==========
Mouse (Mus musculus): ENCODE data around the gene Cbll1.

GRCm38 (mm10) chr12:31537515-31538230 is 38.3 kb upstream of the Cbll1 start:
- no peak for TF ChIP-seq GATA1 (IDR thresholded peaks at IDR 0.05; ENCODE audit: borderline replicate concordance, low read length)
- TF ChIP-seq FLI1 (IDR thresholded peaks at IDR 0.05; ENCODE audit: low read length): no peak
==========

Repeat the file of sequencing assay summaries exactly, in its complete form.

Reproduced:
Mouse (Mus musculus): ENCODE data around the gene Cbll1.

GRCm38 (mm10) chr12:31537515-31538230 is 38.3 kb upstream of the Cbll1 start:
- no peak for TF ChIP-seq GATA1 (IDR thresholded peaks at IDR 0.05; ENCODE audit: borderline replicate concordance, low read length)
- TF ChIP-seq FLI1 (IDR thresholded peaks at IDR 0.05; ENCODE audit: low read length): no peak